The proposed work is one component of a collaborative four-year study of the sulfur chemistry in the antarctic atmosphere, including two antarctic summer field seasons in 2003-04 and 2005-06. The overall project, (ANTCI; Antarctic Tropospheric Chemistry Investigation), involves thirteen principal and senior investigators at seven institutions. The broad based goal of this program will be to enhance our understanding of the processes that control tropospheric levels of reactive hydrogen radicals, reactive nitrogen, sulfur, and other trace species over the Antarctic continent for the further purpose of improving the climatic interpretation of sulfur-based signals in antarctic ice core records. The results will provide a far more comprehensive understanding of Antarctic atmospheric chemistry as well as lead directly to further insights about the atmospheric factors that influence the levels and distributions of climate proxy species in Antarctic ice cores. It is based on and has evolved from a number of other sulfur studies during the last decade, including earlier studies by this group of investigators in the antarctic interior and at a coastal site. This component is concerned with making observations of reactive hydrogen radicals, sulfuric acid and its sulfur precursors, and the flux of ultraviolet radiation. Major science objectives of the overall project will include: 1) evaluating the detailed dynamical and chemical processes that control spring and summertime levels of reactive radicals in the atmospheric surface layer at South Pole; 2) Assess the representativeness of the previously obtained South Pole and coastal measurements in the larger context of polar plateau processes; and 3) investigating the relative importance of the oxidative processes involved in the coast-to-plateau transport of reduced sulfur and determining the principal regions of chemical transition. Secondary objectives will include investigating snow/firn chemical species that undergo extensive exchange with the atmosphere, and assessing the different chemical forms of the trace elements and their relationships to the levels of ozone and other oxidants. Atmospheric sulfur chemistry is an important component in climate change issues because both naturally and anthropogenically emitted sulfur compounds form minute particles in the atmosphere (so-called aerosols) that reflect solar radiation, produce atmospheric haze and acid rain, and affect ozone depletion. Sulfate particles in the atmosphere may also act as condensation nuclei for water vapor and enhance global cloudiness. The primary natural sources of sulfur are volcanic emissions and DMS production by oceanic phytoplankton. On the millennial time scale the variability and natural background level of atmospheric aerosols can be reconstructed from the preserved paleorecords in ice cores. It is however necessary to understand how the physical and chemical environment of the oxidation process affects the relative concentrations of the oxidation products that become buried in the ice.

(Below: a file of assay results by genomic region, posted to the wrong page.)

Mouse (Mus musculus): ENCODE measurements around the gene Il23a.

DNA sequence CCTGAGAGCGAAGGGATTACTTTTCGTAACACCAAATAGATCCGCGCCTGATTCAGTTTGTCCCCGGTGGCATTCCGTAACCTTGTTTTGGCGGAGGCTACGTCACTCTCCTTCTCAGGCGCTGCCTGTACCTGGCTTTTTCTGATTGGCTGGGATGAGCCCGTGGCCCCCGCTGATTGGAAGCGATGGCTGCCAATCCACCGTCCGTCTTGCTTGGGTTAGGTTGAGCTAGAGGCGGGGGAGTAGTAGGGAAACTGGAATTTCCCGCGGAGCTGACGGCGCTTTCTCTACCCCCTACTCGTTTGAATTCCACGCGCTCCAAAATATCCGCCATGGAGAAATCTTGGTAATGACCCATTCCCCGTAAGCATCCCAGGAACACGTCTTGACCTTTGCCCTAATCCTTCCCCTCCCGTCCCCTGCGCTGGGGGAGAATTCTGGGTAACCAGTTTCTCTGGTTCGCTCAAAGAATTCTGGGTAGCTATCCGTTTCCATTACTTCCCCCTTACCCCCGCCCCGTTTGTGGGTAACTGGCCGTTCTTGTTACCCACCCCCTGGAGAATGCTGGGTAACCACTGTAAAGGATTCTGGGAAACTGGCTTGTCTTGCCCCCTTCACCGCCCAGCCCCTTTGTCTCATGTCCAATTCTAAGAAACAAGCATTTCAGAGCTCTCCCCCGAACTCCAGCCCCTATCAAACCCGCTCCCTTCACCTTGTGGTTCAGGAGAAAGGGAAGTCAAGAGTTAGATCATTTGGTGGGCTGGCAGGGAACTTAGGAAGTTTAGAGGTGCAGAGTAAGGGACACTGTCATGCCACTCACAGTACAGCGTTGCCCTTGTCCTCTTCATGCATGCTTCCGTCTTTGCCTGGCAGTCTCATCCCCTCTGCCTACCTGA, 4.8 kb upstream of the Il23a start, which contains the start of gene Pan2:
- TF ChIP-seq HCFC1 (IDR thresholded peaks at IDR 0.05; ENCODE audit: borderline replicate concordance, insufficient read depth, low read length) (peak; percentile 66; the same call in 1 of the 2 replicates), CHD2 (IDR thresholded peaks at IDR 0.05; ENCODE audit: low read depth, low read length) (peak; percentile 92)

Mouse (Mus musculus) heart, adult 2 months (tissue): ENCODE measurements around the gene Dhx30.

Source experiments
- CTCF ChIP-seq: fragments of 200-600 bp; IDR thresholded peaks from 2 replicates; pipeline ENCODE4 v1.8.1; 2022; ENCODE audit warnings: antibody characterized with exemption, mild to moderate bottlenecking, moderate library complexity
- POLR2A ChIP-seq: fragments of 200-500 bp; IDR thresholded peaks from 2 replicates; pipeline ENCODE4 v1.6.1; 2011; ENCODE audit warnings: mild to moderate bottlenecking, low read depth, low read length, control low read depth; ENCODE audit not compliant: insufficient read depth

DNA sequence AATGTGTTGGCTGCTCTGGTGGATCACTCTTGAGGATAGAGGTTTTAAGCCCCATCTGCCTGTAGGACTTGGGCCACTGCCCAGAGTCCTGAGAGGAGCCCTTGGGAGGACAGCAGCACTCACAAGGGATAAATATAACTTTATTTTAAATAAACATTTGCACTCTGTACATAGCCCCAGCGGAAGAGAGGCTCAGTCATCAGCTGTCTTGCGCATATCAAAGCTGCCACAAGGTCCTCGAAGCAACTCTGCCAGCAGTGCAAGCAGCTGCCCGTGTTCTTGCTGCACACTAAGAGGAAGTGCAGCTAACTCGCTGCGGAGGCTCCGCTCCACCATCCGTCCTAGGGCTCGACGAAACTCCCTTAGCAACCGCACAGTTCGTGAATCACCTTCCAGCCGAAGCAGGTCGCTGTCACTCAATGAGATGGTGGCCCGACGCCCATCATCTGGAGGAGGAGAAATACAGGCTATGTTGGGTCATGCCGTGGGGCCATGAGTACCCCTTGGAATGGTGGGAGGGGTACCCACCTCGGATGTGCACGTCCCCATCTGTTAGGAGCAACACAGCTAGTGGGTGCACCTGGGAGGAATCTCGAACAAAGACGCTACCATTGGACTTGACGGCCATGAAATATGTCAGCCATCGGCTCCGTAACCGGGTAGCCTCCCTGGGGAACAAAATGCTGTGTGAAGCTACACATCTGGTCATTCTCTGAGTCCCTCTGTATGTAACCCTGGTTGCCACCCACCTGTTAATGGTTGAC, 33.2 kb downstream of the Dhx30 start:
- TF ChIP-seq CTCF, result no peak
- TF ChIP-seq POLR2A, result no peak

National Science Foundation (NSF)
Division of Polar Programs (PLR)
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Peter J. Milne
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Georgia Tech Research Corporation
United States
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